Lots of street name debate
in City's history
reprinted from Red Deer Express September 8, 2010
Names of streets, avenues,
parks and communities are something which we use continuously every
day. However, we rarely stop to ask, how it is that this name came
about, or what does it signify.
Names are used to identify locations and places and are meant to
help with direction. Therefore, often the subdivision names are
descriptive (e.g. South Hill or West Park). However, street and
avenue names were often given to honour a particular individual or
When the Hamlet of Red Deer was first developed in November 1890,
almost all the streets and avenues were named after the senior
officials of the Calgary-Edmonton Railway Company.
One exception to this pattern came with the naming of the main
north-south thoroughfare, Gaetz Avenue. Rev. Leonard Gaetz provided
a half share of his farm for the townsite of Red Deer and thus got
one of the major roads named after him.
While the initial intent with the street and avenue names was to
provide a perpetual remembrance of the C & E Railway officials, only
one of those names continues to this day. That is Ross Street, named
after Sir James Ross, the head of the C & E Railway.
A frequent question is why are Red Deer's north-south roadways
called avenues and east-west roads streets? Unfortunately, the
reason for this unusual practice is something that has been lost in
the mists of time. However, curiously, from 1890 to 1909, the main
east-west road was known as Ross Avenue and not Ross Street.
In 1913, the City of Red Deer decided to adopt a new system, much
like the one that had been used in Calgary. The City was divided
into four quadrants and the streets and avenues were given numbers
such as 1 Street S.E. and 2 Avenue N.W. In a few spots downtown,
these numbers can still be seen embedded in the sidewalks.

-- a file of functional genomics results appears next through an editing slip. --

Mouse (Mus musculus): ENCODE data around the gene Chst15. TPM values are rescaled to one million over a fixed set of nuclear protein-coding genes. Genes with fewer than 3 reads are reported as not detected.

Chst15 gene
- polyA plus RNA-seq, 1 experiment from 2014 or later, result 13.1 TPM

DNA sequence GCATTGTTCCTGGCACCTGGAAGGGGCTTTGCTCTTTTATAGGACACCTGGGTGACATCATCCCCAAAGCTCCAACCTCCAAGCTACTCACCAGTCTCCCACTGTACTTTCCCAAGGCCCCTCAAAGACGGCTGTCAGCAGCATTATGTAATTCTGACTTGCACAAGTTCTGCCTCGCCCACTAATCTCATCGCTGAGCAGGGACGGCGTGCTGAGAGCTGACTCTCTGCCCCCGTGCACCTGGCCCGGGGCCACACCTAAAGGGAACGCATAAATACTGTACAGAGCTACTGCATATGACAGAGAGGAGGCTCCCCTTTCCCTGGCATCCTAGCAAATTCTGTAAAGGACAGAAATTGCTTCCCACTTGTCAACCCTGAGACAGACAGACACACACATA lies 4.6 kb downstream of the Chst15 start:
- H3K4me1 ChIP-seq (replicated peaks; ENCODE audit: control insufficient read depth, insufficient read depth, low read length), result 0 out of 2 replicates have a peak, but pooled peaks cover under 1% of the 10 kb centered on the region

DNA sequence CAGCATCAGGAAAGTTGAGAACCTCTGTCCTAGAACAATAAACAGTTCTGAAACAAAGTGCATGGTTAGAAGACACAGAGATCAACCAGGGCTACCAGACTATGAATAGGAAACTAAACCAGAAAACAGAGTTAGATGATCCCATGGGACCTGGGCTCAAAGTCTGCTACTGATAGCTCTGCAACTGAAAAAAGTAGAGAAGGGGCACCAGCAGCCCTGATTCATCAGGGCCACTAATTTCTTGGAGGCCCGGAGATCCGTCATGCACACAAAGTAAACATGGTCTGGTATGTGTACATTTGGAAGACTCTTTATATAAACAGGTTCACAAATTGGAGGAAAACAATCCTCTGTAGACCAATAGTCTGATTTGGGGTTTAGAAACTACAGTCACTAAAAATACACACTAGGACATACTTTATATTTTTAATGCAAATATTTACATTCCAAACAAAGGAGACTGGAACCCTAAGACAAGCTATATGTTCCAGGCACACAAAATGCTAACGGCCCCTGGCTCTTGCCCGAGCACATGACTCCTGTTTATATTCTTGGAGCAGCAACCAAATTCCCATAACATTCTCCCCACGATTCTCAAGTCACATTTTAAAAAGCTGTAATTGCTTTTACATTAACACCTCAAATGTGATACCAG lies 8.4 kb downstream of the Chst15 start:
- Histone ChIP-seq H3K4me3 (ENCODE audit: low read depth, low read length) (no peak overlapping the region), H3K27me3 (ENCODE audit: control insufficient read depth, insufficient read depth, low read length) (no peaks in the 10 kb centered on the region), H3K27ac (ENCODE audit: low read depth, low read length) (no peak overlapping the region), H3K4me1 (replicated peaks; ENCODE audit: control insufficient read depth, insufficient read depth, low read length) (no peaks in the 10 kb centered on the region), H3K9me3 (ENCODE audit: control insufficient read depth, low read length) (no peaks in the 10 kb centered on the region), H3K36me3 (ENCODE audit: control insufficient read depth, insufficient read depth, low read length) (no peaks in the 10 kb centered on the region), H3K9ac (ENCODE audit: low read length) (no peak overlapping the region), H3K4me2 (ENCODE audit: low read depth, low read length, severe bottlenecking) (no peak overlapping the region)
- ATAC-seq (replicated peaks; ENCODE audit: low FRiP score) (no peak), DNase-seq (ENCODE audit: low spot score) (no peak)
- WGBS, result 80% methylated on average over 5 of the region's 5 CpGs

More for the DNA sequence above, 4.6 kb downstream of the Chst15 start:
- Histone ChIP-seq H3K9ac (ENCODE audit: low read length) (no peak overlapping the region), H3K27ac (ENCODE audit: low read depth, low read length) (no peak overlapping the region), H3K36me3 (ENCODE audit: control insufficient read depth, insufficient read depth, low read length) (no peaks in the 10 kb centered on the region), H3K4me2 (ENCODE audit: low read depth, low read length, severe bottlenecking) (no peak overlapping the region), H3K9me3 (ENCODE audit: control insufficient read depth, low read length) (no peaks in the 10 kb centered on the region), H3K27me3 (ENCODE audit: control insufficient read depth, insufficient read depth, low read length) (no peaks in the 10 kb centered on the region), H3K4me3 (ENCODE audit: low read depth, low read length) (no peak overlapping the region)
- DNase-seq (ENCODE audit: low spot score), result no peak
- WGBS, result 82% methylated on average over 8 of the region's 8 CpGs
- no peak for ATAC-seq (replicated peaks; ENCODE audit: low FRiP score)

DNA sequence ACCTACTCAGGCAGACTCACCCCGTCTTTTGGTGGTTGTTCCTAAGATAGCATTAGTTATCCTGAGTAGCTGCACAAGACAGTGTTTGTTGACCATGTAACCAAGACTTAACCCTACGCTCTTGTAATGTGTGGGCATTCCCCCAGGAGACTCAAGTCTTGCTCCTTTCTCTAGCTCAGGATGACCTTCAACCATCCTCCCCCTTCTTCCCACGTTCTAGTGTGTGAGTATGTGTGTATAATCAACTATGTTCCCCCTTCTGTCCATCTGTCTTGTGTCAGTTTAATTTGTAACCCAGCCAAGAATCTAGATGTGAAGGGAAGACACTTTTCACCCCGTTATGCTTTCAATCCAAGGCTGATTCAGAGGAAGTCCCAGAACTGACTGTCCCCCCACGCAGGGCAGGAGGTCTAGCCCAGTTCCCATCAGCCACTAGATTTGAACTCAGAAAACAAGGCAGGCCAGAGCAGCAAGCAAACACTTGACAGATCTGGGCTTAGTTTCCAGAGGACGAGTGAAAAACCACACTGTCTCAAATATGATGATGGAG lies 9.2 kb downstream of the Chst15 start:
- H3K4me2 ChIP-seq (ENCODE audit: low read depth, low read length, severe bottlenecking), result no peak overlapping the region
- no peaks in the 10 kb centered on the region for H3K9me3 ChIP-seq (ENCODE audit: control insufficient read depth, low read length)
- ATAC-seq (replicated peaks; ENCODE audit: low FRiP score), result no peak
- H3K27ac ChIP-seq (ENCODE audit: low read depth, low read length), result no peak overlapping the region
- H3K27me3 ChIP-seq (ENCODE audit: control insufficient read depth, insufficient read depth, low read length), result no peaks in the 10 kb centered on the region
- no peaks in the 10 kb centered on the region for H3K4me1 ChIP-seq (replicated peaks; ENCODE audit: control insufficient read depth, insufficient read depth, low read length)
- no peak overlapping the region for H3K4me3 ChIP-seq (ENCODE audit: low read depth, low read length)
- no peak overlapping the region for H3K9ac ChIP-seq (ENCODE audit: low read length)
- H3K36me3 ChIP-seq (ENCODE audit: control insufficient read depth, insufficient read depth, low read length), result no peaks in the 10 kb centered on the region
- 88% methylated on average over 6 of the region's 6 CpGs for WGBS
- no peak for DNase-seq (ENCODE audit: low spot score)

A few thoroughfares kept their names, such as Ross and Gaetz as well
as Waskasoo (now 45) Avenue. In another anomaly that defies
reasonable explanation, 7 Street S.W. (now 43 Street) was
universally called Victoria Avenue.
In 1947, when natural gas service was being installed, Northwestern
Utilities asked the City to adopt an Edmonton-style system (e.g. 52
Street and 47 Avenue). The Central Alberta Pioneers and Old Timers
Association protested the loss of historic names. Consequently, 50
Street and 50 Avenue continued to have their original designations
as Ross and Gaetz.
Over the next several years, this new pattern was followed with
occasional exceptions such as Spruce Drive. In 1961, when the
Sunnybrook subdivision was developed, the traditional grid pattern
of streets was not used. This meant that a system of named rather
than numbered streets would be more practical. A decision was also
made that the names would all start with the same letter as the
Initially, there was no particular significance to the names used.
However, in 1964, the Old Timers Association convinced the City to
use pioneer family and prominent residents' names for the streets.
Morrisroe was the first subdivision where this new policy was
followed. The former City's Archives Committee was asked to prepare
a list of 35 to 40 names of pioneers, long-time residents and
prominent citizens with the same letter as the new subdivision. This
list was then passed on to a City naming committee for a selection
of names that were to be relatively easy to spell, and which did not
conflict with any existing street names.
With arterial roads, or ones that extended through several
subdivisions, numbers continued to be used. However, there were
occasional exceptions such as Taylor Drive, which is the major
arterial road running north and south on the west side of the City.
The mix of numbered thoroughfares with named streets and avenues
continues. However, often the names used are no longer those of
long-time and/or prominent residents and families.
PIONEER AVENUE - Ross Ave. (now named Ross St.) in
1909. Photo was taken from the intersection at Holt (51)
Ave., looking northeast.
courtesy of the Red Deer and District Archives
Looking back to when Red Deer landed city
(Red Deer Express March 2013)
Region celebrating century of railroad
(Red Deer Express March 2010)
Red Deer's downtown hotels have celebrated
(Red Deer Express June 2009)
Red Deer becomes a divisional point for CPR
(Red Deer Advocate Special March 2007)
Calgary and Edmonton Railway (CPR)
Calgary and Edmonton Railway at Red Deer (CPR)
News article: Arches mark influence of
railroad on city (Red Deer